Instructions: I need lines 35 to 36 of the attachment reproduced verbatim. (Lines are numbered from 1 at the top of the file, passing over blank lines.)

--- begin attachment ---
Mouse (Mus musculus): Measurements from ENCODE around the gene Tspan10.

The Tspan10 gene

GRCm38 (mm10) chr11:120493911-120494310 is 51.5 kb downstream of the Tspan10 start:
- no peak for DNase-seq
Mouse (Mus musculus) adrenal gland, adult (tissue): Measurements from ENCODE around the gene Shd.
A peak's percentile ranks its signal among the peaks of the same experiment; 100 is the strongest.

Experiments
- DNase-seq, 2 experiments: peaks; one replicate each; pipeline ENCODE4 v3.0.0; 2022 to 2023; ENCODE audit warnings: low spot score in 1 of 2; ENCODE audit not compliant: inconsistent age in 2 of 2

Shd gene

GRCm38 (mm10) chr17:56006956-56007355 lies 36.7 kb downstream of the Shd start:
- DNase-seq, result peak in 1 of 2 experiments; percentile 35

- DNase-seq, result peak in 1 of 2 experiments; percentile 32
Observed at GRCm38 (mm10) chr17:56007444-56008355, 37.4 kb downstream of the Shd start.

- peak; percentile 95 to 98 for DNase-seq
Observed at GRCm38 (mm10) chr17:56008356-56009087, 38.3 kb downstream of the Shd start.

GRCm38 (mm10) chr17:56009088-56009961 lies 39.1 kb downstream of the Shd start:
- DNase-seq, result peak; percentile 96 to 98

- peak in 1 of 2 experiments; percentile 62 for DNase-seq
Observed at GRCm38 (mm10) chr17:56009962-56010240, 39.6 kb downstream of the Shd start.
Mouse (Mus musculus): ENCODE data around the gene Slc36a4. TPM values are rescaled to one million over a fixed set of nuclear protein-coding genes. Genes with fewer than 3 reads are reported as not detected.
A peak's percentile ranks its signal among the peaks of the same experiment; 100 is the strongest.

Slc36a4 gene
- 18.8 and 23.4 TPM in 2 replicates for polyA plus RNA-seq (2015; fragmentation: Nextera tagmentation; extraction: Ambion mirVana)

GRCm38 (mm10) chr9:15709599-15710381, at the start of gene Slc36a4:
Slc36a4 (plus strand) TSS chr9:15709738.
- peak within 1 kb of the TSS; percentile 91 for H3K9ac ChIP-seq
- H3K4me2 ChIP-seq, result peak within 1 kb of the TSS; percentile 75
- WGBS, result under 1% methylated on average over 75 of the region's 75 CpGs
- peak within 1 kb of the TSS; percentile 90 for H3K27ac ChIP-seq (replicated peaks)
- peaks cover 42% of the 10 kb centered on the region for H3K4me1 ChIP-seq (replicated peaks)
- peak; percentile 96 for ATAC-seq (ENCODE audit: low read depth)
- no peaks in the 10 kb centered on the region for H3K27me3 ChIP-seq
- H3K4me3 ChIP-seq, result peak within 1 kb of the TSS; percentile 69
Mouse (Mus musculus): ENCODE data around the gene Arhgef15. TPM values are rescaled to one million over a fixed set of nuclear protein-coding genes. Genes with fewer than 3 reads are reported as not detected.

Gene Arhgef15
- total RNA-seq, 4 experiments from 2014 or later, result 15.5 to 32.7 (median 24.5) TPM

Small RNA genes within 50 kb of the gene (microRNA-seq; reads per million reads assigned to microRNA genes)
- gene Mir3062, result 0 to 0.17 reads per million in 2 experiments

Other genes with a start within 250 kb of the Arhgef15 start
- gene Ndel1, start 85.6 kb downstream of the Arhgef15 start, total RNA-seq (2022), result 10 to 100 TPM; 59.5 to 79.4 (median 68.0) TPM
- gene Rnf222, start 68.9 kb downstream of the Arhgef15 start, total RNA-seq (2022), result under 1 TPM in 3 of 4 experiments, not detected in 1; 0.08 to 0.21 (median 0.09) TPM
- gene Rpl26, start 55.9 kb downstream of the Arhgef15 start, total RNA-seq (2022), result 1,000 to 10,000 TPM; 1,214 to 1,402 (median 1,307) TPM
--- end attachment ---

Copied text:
Gene Arhgef15
- total RNA-seq, 4 experiments from 2014 or later, result 15.5 to 32.7 (median 24.5) TPM